Have you heard that some people are infesting themselves with parasites on purpose?


It’s called helminthic therapy and basically it’s a practice of using parasitic worms like whipworm and hookworm to treat auto-immune diseases such as Chrohn’s, MS and ulcerative colitis. It is also being researched as a treatment option for those suffering with asthma, allergies and autism. Some businesses advertise it as “living probiotics.” According to Wormswell, they’ve seen an 80% success rate from those who tried their therapy.

Immune disorders are much rarer in less developed countries where helminthic infestation is widespread and ‘good’ hygiene is lacking. Things like antibacterial soap, antibacterial baby wipes, hand sanitizer and general ‘good’ hygiene are of course very important, but have we taken things too far?

It seems like the more sterile the environment gets, the more cases of asthma, allergies and autoimmune conditions we see. But then again, correlation does not imply causation. The question is, can the human immune system properly regulate itself without exposure to common pathogens which have co-evolved with humans for thousands of years?

There are millions who are suffering from allergies, multiple sclerosis, Crohn’s disease, ulcerative colitis and other autoimmune diseases. And there are millions of dollars being spent on conventional treatment therapies. Could the solution really be as simple as going to a poor country and getting exposed to something as basic as hookworm to restore our natural equilibrium?

How Does Helminthic Therapy Work?

By nestling in the gastrointestinal tract of their host, the helminths (aka “worms”) seem to increase mucus production, possibly by producing large amounts of an inflammatory signaling molecule called IL-17. Unbalanced or dysregulated IL-17 production can lead to excessive inflammation and autoimmune symptoms. IL-17 family cytokines have been linked to many autoimmune diseases, including multiple sclerosis (MS), rheumatoid arthritis (RA), inflammatory bowel disease and psoriasis.

Basically in helminthic therapy, the larva enters the bloodstream and is eventually coughed up and then swallowed into the digestive system, where it lives harmoniously.

According to an article on BBC, when helminths infect individuals and attach themselves in their hosts’ gastrointestinal tracts, the immune system launches an attack, while at the same time issuing a chain of anti-inflammatory orders to ensure the response does not get out of hand. People who survived infection have passed on immune advantages to future generations.

Ok, so basically 2 billion people (with basically none being in the US) are passing on immune advantages to future generations. But what about that portion on ‘survived infection’? Here’s more data. According to WHO, hookworms have long been recognized as an important cause of intestinal blood loss leading to iron deficiency and protein malnutrition. Because of their underlying poor iron status, children, women of reproductive age, and pregnant women are frequently the ones most susceptible to developing hookworm anemia (Brooker, Bethony, and Hotez 2004). WHO (2002) estimates that 27,000 people die annually from soil-transmitted helminth infections and schistosomiasis. Considering that about 2 billion people worldwide are infested with hookworm, that leads to a fatality rate of 0.0014 percent.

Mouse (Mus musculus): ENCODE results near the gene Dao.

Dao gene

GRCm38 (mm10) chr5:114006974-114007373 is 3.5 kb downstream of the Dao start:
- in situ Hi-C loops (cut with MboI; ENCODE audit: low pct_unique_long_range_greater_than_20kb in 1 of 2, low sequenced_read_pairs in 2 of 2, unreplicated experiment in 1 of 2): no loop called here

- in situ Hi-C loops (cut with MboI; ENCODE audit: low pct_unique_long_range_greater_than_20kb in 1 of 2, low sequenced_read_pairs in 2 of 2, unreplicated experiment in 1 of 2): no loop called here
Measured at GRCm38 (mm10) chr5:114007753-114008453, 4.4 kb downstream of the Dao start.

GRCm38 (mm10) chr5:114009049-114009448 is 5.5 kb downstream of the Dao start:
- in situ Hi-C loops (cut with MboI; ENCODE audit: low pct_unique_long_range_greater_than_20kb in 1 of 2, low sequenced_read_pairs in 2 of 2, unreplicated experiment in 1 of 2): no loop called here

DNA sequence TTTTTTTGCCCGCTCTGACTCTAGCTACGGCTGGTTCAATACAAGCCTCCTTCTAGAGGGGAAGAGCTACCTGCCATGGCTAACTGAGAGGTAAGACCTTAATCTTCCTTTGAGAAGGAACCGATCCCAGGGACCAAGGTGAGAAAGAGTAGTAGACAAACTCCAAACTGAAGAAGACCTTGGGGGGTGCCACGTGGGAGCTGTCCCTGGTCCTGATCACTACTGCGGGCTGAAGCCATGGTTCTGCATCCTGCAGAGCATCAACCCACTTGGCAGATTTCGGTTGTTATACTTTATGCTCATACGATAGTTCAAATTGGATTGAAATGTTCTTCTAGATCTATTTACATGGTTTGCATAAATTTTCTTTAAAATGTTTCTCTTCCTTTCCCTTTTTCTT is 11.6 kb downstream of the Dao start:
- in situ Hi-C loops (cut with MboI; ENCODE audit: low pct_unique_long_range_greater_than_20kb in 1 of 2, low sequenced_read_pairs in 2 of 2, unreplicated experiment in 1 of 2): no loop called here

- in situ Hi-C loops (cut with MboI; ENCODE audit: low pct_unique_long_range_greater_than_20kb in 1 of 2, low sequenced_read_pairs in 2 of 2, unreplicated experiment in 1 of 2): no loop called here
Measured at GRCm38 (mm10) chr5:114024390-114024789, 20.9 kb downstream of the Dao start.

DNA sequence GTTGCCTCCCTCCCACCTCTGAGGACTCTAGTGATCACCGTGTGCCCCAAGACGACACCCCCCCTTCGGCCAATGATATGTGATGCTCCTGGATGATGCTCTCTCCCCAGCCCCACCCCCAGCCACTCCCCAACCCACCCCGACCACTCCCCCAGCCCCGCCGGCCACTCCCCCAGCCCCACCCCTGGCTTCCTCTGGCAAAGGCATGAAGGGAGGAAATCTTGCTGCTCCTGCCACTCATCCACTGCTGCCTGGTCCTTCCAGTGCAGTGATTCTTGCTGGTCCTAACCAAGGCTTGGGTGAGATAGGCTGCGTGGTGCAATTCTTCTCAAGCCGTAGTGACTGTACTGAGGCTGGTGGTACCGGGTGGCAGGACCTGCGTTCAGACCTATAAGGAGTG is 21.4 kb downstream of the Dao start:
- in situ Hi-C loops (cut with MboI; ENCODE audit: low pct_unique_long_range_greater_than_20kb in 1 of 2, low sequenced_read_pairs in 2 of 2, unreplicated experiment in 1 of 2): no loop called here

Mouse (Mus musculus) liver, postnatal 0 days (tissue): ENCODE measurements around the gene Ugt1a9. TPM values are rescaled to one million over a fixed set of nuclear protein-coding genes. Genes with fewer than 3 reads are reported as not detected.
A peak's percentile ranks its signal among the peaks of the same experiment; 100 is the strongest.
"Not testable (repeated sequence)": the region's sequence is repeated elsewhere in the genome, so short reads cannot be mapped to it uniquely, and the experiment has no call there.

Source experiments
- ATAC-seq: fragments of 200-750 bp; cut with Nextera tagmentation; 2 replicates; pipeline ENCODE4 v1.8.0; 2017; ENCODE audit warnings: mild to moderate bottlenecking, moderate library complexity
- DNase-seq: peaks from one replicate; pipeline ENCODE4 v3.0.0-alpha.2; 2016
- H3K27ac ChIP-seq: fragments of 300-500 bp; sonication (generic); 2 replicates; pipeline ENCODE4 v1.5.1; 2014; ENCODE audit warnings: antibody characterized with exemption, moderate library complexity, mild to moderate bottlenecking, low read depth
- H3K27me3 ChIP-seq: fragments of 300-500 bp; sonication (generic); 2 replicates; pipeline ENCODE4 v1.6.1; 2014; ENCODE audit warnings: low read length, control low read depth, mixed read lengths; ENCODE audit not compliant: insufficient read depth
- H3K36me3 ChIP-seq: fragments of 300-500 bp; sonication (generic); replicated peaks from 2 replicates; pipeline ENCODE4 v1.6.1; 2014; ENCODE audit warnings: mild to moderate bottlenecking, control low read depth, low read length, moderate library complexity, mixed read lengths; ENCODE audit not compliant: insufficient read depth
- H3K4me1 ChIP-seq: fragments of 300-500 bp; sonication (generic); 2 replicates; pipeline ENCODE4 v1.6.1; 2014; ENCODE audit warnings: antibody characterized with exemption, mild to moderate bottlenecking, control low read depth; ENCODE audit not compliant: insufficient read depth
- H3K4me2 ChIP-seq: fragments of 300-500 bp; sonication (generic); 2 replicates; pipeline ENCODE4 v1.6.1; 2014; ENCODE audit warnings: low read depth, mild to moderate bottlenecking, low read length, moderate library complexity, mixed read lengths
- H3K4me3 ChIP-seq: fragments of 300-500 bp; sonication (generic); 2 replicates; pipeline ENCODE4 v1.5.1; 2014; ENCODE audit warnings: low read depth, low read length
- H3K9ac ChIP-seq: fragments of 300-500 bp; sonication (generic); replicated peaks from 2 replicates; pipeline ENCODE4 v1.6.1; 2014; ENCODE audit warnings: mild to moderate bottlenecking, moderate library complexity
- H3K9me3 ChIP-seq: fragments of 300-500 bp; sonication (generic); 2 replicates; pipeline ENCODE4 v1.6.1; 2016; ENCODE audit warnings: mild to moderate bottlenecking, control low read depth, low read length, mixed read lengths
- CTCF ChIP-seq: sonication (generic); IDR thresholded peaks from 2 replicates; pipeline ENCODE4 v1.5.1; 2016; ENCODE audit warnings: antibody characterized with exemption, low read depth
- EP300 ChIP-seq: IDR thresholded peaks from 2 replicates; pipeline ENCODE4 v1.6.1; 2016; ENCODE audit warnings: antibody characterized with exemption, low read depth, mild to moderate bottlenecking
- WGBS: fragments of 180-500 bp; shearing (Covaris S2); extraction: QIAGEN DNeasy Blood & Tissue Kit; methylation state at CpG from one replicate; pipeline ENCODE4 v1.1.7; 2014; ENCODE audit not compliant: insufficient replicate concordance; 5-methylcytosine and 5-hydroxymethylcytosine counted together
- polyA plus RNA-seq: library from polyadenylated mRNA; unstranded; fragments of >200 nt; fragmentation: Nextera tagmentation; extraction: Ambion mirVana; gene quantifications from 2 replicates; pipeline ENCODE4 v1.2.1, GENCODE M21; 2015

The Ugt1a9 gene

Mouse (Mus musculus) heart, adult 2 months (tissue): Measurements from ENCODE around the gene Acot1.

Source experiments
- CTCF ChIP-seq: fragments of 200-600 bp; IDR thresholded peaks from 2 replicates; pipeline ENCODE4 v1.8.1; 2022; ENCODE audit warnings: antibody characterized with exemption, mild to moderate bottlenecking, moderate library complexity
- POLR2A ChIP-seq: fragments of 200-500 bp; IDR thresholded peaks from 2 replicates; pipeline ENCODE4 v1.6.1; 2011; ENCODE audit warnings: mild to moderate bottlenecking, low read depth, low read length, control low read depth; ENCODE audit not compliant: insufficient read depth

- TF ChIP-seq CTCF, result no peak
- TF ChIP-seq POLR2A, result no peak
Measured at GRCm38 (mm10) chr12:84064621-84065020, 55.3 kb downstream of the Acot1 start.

Helminthic Therapy Studies & Treatment Options

In numerous animal studies, helminth infestation has protected rodents against colitis, asthma, rheumatoid arthritis, food allergies and type 1 diabetes. There’s been small, independent studies going on regarding the use of helminths, but none of these trials have reached phase 3, the final testing stage required to gain approval. Since there is not much monetary profit to gain with hookworms, there isn’t much of a budget for research. It is likely to be awhile (if ever) before we see helminthic therapy treatments getting performed in the United States. Currently, there is a helminthic therapy company in Mexico providing treatment options. Otherwise you can infect yourself, like Jasper Lawrence did.

Ok. So let’s just say I were to become infested with hookworms. What if it’s not working or I change my mind? Hookworms and whipworms can be eliminated at any time with a course of albendazole, made by GlaxoSmithKline. Nitrous oxide (laughing gas administered by dentists) also has a high success rate of killing the hookworms.

Conclusion & Overall Thoughts on Helminthic Therapy

Getting over the ‘ick’ factor is a tough one for me. But considering the low cost and ease of reversal, it doesn’t seem like the worst idea out there. It’s unfortunate that there isn’t more research and data out there.

What are your thoughts? Are you willing to play guinea pig and be a host for worms? Why or why not?

Dutch Oven Cobbler Recipe for Camping

I bought a dutch oven last year to allow for a larger variety of camping recipes in the wilderness. The difference between this cobbler recipe and the ones you find online is mine is made with a minimal amount of processed food.

Many recipes call for a box of yellow cake mix for the cobbler topping, but I prefer to make my own. Here’s a few different recipes depending if you want the more traditional style or a healthier recipe (yet still extremely tasty). Before you go camping choose one of the cobbler topping recipes listed below and place all ingredients into a ziplock bag to make things easier while you’re relaxing by the campfire.

Don’t forget to bring this with you camping:

  • Dutch oven
  • fruit for cobbler (either canned or fresh is fine)
  • instant tapioca  (this is to keep the texture good)
  • cobbler topping (all ingredients thrown together in ziplock bag for easy preparation)
  • 1 stick of butter (if you’re a vegan try using coconut oil instead)